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Yemen: A Battle for the Future

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Ginny Hill and Baraa Shiban
9 November 2016

Authors’ note

Research for this paper was conducted during June, July and August 2016.  

Updates and amendments

Since the Saudi-led Coalition bombed a funeral hall in Sana’a on October 8 2016, killing at least 140 people, diplomatic positions have modified slightly. There is mounting pressure within Yemen for a long-term ceasefire, binding on the Saudi-led Coalition as well as all Yemeni armed groups, and some tentative steps towards greater internal accountability inside both President Abdurabbo Hadi’s forces and the Saudi Arabian military. While Riyadh has admitted responsibility for several air strikes leading to civilian casualties and agreed to pay compensation to the bereaved, this has not apparently resulted in a systemic review of targeting policy.

Summary

Yemen is embroiled in multiple civil wars, triggered by a long-term decline in oil production, the failure of state-building, strong sub-national identities and internal competition between rival elite networks that comprised the regime of former president Ali Abdullah Saleh. Regional actors are intervening in Yemen’s local wars to support their preferred allies, resulting in a complex conflict environment.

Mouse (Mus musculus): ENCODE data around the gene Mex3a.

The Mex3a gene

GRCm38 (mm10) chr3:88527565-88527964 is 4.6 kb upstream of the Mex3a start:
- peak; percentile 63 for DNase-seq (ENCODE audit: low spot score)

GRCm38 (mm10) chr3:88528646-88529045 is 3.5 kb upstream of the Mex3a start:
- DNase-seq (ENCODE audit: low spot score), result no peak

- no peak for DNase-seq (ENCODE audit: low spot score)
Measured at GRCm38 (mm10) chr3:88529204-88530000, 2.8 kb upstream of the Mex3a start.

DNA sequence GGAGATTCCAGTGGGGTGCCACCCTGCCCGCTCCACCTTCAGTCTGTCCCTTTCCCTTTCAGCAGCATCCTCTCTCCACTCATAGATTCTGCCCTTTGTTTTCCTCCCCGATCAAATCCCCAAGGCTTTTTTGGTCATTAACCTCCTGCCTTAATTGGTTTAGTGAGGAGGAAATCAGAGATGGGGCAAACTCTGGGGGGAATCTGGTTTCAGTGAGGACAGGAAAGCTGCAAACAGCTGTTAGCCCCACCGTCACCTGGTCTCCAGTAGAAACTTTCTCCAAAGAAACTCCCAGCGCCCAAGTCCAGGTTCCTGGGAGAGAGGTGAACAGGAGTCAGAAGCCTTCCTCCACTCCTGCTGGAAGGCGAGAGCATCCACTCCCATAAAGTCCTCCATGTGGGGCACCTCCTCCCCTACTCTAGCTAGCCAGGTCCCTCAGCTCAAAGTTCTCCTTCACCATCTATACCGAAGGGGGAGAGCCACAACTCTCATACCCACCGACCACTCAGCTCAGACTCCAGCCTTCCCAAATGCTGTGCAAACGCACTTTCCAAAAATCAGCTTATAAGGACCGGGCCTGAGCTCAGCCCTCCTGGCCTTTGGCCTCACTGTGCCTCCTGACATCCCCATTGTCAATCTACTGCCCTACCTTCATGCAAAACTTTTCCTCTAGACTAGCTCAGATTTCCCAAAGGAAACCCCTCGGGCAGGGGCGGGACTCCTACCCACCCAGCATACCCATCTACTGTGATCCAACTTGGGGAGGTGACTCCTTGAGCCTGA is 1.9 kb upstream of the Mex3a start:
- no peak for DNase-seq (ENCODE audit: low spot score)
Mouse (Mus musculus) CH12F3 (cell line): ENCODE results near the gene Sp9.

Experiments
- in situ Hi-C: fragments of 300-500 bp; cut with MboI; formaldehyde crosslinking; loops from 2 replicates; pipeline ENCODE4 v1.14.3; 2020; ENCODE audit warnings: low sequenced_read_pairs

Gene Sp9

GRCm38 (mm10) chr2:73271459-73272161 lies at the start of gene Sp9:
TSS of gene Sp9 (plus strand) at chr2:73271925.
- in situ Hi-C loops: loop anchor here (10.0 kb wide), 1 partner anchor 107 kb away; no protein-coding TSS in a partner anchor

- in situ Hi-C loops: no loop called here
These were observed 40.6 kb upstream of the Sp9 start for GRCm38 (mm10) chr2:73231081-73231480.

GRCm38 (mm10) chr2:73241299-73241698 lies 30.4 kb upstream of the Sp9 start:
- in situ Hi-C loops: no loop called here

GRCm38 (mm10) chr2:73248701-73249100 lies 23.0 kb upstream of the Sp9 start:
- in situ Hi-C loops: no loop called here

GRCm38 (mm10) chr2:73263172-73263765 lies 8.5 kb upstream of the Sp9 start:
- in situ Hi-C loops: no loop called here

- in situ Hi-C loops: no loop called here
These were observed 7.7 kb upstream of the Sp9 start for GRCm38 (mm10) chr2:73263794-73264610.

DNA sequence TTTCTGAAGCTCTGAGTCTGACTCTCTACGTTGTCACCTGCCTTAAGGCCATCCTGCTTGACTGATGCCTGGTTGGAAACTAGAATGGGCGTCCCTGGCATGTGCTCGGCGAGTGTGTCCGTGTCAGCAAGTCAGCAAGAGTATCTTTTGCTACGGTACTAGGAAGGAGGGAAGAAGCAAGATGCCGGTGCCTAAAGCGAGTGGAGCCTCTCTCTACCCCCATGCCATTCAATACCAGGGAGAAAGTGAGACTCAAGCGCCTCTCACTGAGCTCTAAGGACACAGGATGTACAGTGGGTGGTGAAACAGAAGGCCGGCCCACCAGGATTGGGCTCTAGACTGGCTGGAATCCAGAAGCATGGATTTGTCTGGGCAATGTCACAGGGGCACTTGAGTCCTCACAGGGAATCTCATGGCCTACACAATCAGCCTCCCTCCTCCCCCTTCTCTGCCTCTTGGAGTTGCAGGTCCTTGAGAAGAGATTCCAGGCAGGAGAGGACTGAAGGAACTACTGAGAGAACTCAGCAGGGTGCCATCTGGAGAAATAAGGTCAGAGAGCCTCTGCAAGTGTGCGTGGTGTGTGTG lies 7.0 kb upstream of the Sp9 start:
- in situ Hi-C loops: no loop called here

The paper sets Yemen’s multiple conflicts in the context of the ‘remote control’ approach to warfare – focusing on the use of special forces, mercenaries and armed drones. It highlights the moral and political risks for Western governments training and arming regional protagonists, such as Saudi Arabia and the UAE.


About the Authors

Ginny Hill is Visiting Fellow at the LSE Middle East Centre. She is also a writer and independent consultant, who has covered politics and conflict in Yemen for more than a decade. She is the founder and former convenor of the Chatham House Yemen Forum (2010–2013) and she recently served on the United Nations Panel of Experts on Yemen (2015–2016).

Baraa Shiban is a Yemeni activist who works with the human rights organisation Reprieve. He investigated drone strikes across Yemen between 2012 and 2015. He also served as member of Yemen’s National Dialogue, a body in charge of reviewing Yemeni laws and drafting its new constitution, and he helped in running a media centre in Sana’a’s Change Square in 2011.


The Remote Control project is a project of the Network for Social Change hosted by Oxford Research Group. The project examines changes in military engagement, in particular the use of drones, special forces, private military companies and cyber warfare

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